adult stem cells, Artificial Reproduction, Assisted Reproduction, Bioethics, embryology, embryonic stem cell, embryonic stem cells, ethics for sale, eugenics, In vitro fertilization, IVF, medical ethics, politics, public policy, regenerative medicine, research, research ethics, stem cell research, stem cells

Human enough, no matter where or how

If I wanted to study disease through embryonic stem cell research, I’d imagine that I would want to study only those with the disease or susceptible to the development of the disease. How many of the chosen, frozen embryos are likely to be diseased?

This is just one of the questions you need to ask your Senators today.

The debate on increasing tax funding for destructive embryonic research will begin today in the US Senate, with votes planned for tomorrow. I’m afraid that (except this vote will be the result of the representative democratic legislative process rather than a judicial fiat, which is a huge difference, I know) we will all look back at 2006 as the same sort of turning point that 1973 was.

Our Senators appear to be poised to pass all three bills, including the one that will allow government funding for research that depends on the destruction of the embryonic brothers and sisters of babies who have been born to and fill the arms of parents that desired children so much that they used the highest technology and complicated medical procedures to create them. These children were purposefully created, they passed the first tests of viability, but were “excess” or not as robust as their siblings who were implanted, and so they were abandoned to a freezer.

Nevertheless, these are human organisms. They were organized enough in the process of development that they were frozen rather than deemed defective or dead and flushed as waste. They deserve our protection and our affirmation that they, too, have the right not to be purposefully killed to harvest their parts.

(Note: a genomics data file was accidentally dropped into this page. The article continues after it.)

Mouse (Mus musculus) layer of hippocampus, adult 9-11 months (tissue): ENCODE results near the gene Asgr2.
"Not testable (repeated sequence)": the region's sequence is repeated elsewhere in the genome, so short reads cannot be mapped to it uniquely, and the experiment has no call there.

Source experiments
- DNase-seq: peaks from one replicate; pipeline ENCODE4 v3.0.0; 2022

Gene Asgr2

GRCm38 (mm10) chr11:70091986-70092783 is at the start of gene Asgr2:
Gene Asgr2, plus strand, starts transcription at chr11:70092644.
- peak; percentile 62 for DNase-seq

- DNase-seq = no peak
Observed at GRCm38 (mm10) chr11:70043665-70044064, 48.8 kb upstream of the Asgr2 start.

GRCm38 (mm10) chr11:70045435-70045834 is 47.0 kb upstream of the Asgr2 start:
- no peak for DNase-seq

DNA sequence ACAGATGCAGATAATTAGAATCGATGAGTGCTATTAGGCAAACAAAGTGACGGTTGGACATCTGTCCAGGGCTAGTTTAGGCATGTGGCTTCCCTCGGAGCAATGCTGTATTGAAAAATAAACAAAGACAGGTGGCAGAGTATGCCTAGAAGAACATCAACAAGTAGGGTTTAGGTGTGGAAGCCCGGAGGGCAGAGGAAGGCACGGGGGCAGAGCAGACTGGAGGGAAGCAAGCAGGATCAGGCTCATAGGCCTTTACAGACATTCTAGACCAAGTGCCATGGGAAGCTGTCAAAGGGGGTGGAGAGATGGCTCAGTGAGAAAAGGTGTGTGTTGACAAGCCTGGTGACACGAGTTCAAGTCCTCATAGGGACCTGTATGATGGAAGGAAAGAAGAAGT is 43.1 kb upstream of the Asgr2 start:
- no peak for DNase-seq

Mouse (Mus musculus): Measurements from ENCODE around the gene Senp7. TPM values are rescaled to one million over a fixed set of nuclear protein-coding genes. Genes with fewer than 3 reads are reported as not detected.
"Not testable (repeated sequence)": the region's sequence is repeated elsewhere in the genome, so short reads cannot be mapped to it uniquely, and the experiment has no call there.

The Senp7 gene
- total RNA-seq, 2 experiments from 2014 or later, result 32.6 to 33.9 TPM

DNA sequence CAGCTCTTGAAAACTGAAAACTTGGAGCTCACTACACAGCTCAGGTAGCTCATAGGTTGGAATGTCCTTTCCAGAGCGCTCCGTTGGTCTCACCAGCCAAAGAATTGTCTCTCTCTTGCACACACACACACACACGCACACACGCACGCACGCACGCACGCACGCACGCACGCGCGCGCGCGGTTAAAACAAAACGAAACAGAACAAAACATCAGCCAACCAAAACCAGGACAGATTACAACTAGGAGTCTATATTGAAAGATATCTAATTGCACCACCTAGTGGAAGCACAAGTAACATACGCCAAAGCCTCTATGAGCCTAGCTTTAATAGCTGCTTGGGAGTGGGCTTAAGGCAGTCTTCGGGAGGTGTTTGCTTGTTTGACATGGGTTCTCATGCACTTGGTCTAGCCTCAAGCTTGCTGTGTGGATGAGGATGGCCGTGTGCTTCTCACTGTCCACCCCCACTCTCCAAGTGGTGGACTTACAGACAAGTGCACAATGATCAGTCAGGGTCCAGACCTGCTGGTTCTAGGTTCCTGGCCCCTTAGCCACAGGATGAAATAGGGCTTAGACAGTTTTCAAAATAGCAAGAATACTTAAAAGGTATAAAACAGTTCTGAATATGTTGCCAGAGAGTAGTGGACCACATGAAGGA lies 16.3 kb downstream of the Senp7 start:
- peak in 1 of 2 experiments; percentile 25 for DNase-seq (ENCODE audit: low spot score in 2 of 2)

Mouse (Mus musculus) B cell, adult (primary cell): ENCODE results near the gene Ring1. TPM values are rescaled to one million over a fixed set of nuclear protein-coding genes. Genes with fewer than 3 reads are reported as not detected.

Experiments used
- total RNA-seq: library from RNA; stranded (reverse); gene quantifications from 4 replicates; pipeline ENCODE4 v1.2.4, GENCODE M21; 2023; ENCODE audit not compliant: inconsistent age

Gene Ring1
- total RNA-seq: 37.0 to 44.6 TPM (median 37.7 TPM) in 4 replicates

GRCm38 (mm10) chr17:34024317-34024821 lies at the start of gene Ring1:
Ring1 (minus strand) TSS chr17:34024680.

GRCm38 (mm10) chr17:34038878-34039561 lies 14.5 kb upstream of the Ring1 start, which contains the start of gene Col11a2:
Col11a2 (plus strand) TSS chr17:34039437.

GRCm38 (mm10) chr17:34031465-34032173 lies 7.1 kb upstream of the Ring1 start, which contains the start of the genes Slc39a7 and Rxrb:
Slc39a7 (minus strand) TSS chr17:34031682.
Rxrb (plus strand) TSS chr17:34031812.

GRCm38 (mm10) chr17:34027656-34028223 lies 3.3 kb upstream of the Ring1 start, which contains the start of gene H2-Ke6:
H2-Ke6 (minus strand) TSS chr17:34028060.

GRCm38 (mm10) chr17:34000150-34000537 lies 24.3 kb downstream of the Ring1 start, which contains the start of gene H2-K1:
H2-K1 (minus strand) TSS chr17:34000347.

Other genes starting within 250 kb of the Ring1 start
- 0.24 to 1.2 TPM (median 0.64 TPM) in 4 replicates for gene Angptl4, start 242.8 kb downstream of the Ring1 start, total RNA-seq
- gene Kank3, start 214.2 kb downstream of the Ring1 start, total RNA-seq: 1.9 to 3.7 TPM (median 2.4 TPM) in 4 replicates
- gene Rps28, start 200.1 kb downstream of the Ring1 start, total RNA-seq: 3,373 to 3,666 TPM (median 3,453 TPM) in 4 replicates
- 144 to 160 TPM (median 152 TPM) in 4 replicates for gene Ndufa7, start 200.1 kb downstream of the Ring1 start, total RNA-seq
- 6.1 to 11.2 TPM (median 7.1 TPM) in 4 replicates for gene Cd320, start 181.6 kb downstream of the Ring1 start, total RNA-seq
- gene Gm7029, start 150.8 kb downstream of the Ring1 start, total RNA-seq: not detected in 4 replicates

This year, the researchers ask for funding for “left over” embryos. What is the ethical difference between newly and specifically created embryos or cloned embryos and these?

Call your Senators today and urge them to vote against the funding of destructive embryonic research. Again, you can access your Senator’s information at

About bnuckols

Conservative Christian Family Doctor, promoting conservative news and views. (Hot Air under the right wing!)


One thought on “Human enough, no matter where or how

  1. >The anti-stem-cell people have managed to create an image problem for themselves. Or rather, they have picked up some from the anti-abortion crowd.Its that 'life is sacred from conception' position that does it. Regardless of its ethical correctness, its rather extreme. Extreme views usually stress credability.Look at the anti-abortion crowd. Right, or wrong, I have many reasons to question their judgement. I notice many of the organisations that oppose abortion in all forms also oppose comprehensive sex education, and pornography. This puts them in the class of 'neo-victorian sex-hater' – and so it is clear their social attutude in that area is a large element of their motivation on abortion comes from a view that pregnency is a nessicary deterent from sex.I can already imagine the pro-life calls attacking that. I am only saying that that is how the organisations appear from outside – and you can hardly deny the link in those topics.The embryonic stem cell opposition are suffering from the same questionable motivations: It is unclear to what extent their concerns stem not from empathy, but from a need to maintain their extreme anti-abortion position, which is in turn motivated by very strict views on sex.It renders their judgement suspect, and so makes them easy to ignore. This is not going to change until the pro-life movement tries to shift away from the Sacred Moment of Conception and towards a more moderate position and – most importantly – throws out all of those who are abusing it as a vechicle to press for ineffective 'abstinance only' education or to call for tighter control on pornography, and all the other things that are associated with pro-life but not directly related to abortion.

    Posted by Suricou Raven | July 18, 2006, 12:42 am

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